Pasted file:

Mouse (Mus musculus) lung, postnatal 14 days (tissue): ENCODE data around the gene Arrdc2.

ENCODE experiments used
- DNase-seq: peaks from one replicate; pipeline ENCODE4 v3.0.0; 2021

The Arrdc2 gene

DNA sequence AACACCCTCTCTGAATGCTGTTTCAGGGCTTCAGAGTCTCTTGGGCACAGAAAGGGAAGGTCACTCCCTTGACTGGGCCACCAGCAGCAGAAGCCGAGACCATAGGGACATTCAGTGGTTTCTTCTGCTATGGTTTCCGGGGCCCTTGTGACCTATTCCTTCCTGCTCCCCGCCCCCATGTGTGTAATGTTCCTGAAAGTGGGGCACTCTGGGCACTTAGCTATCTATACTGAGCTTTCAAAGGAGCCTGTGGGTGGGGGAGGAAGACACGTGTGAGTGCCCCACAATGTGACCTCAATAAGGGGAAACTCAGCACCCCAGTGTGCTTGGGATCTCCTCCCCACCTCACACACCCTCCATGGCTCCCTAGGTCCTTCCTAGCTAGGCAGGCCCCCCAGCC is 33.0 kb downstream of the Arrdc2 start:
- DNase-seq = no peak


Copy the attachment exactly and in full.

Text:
Mouse (Mus musculus) lung, postnatal 14 days (tissue): ENCODE data around the gene Arrdc2.

ENCODE experiments used
- DNase-seq: peaks from one replicate; pipeline ENCODE4 v3.0.0; 2021

The Arrdc2 gene

DNA sequence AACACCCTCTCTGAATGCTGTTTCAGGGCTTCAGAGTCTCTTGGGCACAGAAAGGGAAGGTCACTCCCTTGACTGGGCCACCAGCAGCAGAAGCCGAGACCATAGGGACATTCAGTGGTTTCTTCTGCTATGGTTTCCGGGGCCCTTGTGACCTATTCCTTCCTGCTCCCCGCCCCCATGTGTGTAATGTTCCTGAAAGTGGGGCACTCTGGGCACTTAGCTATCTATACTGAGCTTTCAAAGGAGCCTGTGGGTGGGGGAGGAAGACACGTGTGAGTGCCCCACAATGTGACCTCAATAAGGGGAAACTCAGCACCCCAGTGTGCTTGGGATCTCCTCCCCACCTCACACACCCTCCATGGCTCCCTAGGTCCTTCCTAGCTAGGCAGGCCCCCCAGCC is 33.0 kb downstream of the Arrdc2 start:
- DNase-seq = no peak